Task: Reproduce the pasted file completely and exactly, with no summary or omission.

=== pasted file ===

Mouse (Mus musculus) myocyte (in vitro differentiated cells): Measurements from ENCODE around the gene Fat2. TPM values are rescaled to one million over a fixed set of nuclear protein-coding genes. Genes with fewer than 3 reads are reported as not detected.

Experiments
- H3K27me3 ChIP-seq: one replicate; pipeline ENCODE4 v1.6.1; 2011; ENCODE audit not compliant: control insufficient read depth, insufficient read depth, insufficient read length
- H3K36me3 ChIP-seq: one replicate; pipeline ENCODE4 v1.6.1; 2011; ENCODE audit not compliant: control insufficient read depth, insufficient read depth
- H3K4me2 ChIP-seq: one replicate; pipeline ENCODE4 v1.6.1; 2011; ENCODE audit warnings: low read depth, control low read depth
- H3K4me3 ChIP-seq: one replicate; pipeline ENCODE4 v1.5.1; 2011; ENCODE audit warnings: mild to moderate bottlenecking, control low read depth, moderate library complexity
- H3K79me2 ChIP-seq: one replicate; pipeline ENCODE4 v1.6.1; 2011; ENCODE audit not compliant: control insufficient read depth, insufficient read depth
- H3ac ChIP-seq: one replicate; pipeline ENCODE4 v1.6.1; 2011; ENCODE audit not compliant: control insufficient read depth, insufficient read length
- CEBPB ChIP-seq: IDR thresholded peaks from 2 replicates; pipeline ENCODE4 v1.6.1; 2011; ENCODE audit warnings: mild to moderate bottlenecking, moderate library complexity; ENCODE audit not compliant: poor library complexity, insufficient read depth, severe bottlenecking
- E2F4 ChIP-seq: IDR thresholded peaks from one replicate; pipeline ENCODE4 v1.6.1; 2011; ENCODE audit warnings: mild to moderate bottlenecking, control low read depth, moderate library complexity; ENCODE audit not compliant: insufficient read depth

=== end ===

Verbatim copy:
Mouse (Mus musculus) myocyte (in vitro differentiated cells): Measurements from ENCODE around the gene Fat2. TPM values are rescaled to one million over a fixed set of nuclear protein-coding genes. Genes with fewer than 3 reads are reported as not detected.

Experiments
- H3K27me3 ChIP-seq: one replicate; pipeline ENCODE4 v1.6.1; 2011; ENCODE audit not compliant: control insufficient read depth, insufficient read depth, insufficient read length
- H3K36me3 ChIP-seq: one replicate; pipeline ENCODE4 v1.6.1; 2011; ENCODE audit not compliant: control insufficient read depth, insufficient read depth
- H3K4me2 ChIP-seq: one replicate; pipeline ENCODE4 v1.6.1; 2011; ENCODE audit warnings: low read depth, control low read depth
- H3K4me3 ChIP-seq: one replicate; pipeline ENCODE4 v1.5.1; 2011; ENCODE audit warnings: mild to moderate bottlenecking, control low read depth, moderate library complexity
- H3K79me2 ChIP-seq: one replicate; pipeline ENCODE4 v1.6.1; 2011; ENCODE audit not compliant: control insufficient read depth, insufficient read depth
- H3ac ChIP-seq: one replicate; pipeline ENCODE4 v1.6.1; 2011; ENCODE audit not compliant: control insufficient read depth, insufficient read length
- CEBPB ChIP-seq: IDR thresholded peaks from 2 replicates; pipeline ENCODE4 v1.6.1; 2011; ENCODE audit warnings: mild to moderate bottlenecking, moderate library complexity; ENCODE audit not compliant: poor library complexity, insufficient read depth, severe bottlenecking
- E2F4 ChIP-seq: IDR thresholded peaks from one replicate; pipeline ENCODE4 v1.6.1; 2011; ENCODE audit warnings: mild to moderate bottlenecking, control low read depth, moderate library complexity; ENCODE audit not compliant: insufficient read depth